WASHINGTON – Congress and President Barack Obama beat the deadline for raising the nation’s debt ceiling by just a few hours Tuesday, but they hardly ended the clash over the size and reach of government. The next confrontation promises to be at least as contentious as the one they just finished.
Congressional leaders have two weeks to name members of a special 12-member legislative panel that’s assigned under the debt-limit law Obama signed Tuesday to find ways to cut the government’s budget deficit by as much as $1.5 trillion by Nov. 23. That number can be reached by reductions in spending and increases in revenues, and the brawl over how to do that already has begun.
“We’ve had too much talk (from) Republican leaders in the Senate saying there will be no revenue. That’s not going to happen,” said Senate Majority Leader Harry Reid, D-Nev. “The only way we can arrive at a fair arrangement for the American people with this joint committee is to have equal sharing.”
Republicans signaled that they have a different view, and it doesn’t include higher taxes.
“The answer to this is not giving the government more money to spend,” said Sen. Orrin Hatch of Utah, the top Republican on the Senate Finance Committee.
The Senate ended the latest phase of the budget battle Tuesday by voting 74-26 to increase the $14.3 trillion debt limit – failing to do so could have triggered a government default – and to cut federal spending by trillions. The first reductions are aimed at reducing federal deficits by $917 billion over the next decade. The bill, which the House of Representatives had approved Monday, was sent immediately to Obama, who signed it.
The president called the weeks-long standoff over raising the debt ceiling “a manufactured crisis” that didn’t help a faltering economy.
Democrats are furious that tax revenues weren’t part of the package, and the president pledged to continue to press for tax increases to help balance the budget.
“Everyone is going to have to chip in. It’s only fair,” Obama said in a Rose Garden address, singling out subsidies to oil and gas companies and tax loopholes. “That’s the principle I’ll be fighting for during the next phase of this process.”
How the 12-member panel will decide to trim the deficit by $1.5 trillion over 10 years is anybody’s guess. Without an agreement, which Congress then must approve without any amendments by Dec. 23, the debt-ceiling law would impose cuts automatically on so-called discretionary spending programs, including the defense budget.
Indeed, it’s still unknown even how most of the members of the panel will be selected.
Senate Republican leader Mitch McConnell plans to interview applicants, but the other legislative leaders – Reid, House Speaker John Boehner, R-Ohio, and House Minority Leader Nancy Pelosi, D-Calif., haven’t described their selection plans. Each will name three members to the panel.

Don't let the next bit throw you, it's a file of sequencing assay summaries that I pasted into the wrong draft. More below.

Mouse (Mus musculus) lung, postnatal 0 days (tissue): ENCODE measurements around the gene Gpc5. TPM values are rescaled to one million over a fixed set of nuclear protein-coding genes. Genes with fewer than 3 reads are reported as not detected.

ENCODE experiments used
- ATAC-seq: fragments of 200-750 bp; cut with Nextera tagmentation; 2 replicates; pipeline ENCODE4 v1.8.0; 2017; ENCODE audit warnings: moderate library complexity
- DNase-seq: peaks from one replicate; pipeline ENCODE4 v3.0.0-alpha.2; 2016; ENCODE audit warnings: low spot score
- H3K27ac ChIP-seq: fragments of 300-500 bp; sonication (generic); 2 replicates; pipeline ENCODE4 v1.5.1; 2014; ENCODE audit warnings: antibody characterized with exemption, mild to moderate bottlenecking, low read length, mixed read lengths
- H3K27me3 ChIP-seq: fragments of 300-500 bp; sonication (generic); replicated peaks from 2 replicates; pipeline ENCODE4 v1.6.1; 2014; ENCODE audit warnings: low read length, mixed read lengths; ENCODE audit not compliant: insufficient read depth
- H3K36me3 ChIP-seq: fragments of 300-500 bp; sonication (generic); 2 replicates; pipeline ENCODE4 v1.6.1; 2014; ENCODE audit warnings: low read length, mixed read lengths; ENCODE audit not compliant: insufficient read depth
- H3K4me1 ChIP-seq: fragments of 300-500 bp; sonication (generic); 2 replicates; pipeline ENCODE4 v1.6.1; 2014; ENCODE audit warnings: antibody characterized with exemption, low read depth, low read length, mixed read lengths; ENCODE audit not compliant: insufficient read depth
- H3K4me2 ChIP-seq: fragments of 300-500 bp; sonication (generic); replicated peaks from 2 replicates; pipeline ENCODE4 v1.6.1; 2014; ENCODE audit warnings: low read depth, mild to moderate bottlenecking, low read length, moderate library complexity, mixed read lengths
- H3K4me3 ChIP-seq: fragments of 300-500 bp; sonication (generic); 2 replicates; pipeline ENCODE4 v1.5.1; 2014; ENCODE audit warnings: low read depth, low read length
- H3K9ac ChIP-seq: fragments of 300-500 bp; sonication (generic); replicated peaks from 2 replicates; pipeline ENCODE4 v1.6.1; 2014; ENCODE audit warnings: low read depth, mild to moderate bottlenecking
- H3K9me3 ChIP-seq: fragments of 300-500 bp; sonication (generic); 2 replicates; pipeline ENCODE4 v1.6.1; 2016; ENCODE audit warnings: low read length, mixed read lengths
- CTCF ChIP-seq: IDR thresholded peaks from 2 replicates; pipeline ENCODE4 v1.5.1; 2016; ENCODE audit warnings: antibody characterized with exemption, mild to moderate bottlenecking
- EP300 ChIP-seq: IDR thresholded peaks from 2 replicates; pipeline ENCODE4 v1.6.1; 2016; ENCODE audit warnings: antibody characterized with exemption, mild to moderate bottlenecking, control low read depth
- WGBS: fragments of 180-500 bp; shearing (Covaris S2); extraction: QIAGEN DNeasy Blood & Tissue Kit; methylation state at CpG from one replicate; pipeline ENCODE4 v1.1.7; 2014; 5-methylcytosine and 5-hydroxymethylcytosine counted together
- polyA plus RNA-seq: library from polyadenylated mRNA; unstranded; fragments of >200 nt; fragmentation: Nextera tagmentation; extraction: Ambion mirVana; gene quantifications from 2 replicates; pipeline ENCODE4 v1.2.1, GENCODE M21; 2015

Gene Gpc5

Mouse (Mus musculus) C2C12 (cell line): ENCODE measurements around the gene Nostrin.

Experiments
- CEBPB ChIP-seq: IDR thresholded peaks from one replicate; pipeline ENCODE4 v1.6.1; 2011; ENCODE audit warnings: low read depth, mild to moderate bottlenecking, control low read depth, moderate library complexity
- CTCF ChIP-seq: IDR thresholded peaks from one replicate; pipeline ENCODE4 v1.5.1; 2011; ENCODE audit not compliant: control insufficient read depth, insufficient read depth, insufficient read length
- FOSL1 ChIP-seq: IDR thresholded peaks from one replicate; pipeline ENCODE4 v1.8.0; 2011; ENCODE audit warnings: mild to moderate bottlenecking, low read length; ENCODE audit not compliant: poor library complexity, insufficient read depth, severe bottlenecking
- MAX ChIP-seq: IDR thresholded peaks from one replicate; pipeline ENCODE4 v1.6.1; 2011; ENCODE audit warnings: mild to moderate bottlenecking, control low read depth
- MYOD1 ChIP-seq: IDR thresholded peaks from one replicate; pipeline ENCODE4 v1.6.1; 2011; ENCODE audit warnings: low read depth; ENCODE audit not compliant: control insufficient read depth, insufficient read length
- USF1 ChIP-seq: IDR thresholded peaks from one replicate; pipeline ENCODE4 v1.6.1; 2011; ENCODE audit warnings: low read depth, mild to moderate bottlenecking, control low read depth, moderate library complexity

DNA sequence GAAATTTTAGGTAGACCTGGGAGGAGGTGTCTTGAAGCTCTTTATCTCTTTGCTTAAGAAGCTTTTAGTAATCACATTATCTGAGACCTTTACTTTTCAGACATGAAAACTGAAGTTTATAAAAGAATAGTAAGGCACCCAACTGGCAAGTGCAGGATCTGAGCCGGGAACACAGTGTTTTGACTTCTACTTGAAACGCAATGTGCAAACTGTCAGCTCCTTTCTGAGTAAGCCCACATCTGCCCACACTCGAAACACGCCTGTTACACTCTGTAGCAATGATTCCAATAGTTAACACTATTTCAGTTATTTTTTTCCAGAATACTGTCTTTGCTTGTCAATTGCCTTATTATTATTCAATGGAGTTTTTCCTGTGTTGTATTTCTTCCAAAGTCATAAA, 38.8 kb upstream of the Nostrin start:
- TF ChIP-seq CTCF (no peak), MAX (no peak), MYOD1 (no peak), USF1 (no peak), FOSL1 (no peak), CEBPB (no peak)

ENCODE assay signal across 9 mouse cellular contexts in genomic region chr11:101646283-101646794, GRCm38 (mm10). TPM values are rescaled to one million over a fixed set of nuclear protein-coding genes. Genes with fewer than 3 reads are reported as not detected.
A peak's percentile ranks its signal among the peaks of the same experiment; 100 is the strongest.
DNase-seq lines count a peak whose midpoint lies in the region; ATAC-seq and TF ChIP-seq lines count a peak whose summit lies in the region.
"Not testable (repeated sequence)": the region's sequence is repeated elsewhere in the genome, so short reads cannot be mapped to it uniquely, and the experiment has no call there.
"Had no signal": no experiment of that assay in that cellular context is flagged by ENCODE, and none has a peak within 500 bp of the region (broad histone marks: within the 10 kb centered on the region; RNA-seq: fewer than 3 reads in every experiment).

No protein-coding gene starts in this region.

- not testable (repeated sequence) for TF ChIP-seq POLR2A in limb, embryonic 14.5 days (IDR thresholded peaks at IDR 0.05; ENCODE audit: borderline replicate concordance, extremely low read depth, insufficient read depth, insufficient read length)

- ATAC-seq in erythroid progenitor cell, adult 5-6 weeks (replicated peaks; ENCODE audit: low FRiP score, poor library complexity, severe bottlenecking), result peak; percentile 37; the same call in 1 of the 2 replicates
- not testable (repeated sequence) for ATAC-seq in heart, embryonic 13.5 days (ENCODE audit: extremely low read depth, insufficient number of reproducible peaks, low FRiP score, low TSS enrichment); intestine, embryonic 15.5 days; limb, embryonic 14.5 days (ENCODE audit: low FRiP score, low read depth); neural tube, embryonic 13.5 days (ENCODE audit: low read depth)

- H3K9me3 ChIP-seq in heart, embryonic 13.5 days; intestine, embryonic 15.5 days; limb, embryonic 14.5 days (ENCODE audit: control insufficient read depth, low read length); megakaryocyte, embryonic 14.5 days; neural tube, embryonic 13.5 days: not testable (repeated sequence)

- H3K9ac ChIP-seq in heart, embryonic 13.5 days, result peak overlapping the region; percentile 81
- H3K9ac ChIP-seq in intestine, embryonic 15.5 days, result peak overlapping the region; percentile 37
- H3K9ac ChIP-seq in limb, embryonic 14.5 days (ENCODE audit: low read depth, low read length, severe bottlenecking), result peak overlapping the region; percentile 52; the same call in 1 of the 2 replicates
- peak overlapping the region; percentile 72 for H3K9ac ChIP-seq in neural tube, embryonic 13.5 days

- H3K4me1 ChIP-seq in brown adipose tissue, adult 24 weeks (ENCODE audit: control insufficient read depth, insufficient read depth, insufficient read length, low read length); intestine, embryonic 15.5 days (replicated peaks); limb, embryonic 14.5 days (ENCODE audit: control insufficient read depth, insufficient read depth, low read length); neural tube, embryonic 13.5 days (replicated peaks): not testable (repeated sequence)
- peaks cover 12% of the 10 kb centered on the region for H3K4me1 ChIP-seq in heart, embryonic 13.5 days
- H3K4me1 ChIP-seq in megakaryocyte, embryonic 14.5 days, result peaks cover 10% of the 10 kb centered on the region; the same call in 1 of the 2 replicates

Obama doesn’t have a say in the committee’s makeup, but White House press secretary Jay Carney said the president would “make his opinion known” that the committee needed to consider tax revenue as well as spending cuts and changes to entitlement programs such as Medicare.
In the past, such panels have been staffed by lawmakers who were well-versed in budget matters but loyal to the leadership.
For instance, in spring talks on the debt ceiling headed by Vice President Joe Biden, Republicans were represented by House Majority Leader Eric Cantor of Virginia and Senate Republican Whip Jon Kyl of Arizona, considered conservative hard-liners.
Democrats included Rep. Chris Van Hollen of Maryland and Jim Clyburn of South Carolina, who’s the top Democrat on the House Budget Committee and the assistant minority leader – both of them close to party leaders – as well as Sens. Max Baucus of Montana and Daniel Inouye of Hawaii, key committee chairmen.
That committee illustrated the promise and problems Congress faces on fiscal matters. After about six weeks of meetings, it came up with a package of cuts that became the model for those in Tuesday’s law.
But it broke up when Cantor refused to attend any more meetings because Democrats were insisting on including more revenue.
Lawmakers hope that such an outcome is less likely this time, because a breakdown in talks would trigger cuts not just in programs Democrats favor, but also in those, such as defense spending, that Republicans champion.
Under the terms of the debt-ceiling pact, if the 12-member legislative committee can’t reach a deal that Congress will approve, half the automatic cuts would come from the defense budget and half from other domestic programs, such as education, housing and transportation. The cuts would begin in 2013.
But major portions of the federal budget would remain off-limits, including Social Security, Medicaid, military and civilian federal pensions, and most low-income programs. Cuts in Medicare would be limited to payments to providers.
Once those reductions are enacted, the debt limit would go up by at least another $1.2 trillion, which is expected to give the government enough borrowing authority through 2012.
Still, with the 2012 elections now 15 months away, it may be all but impossible to get Republicans to accept tax revisions they view as hikes or Democrats to make cuts in programs such as Medicare or Social Security.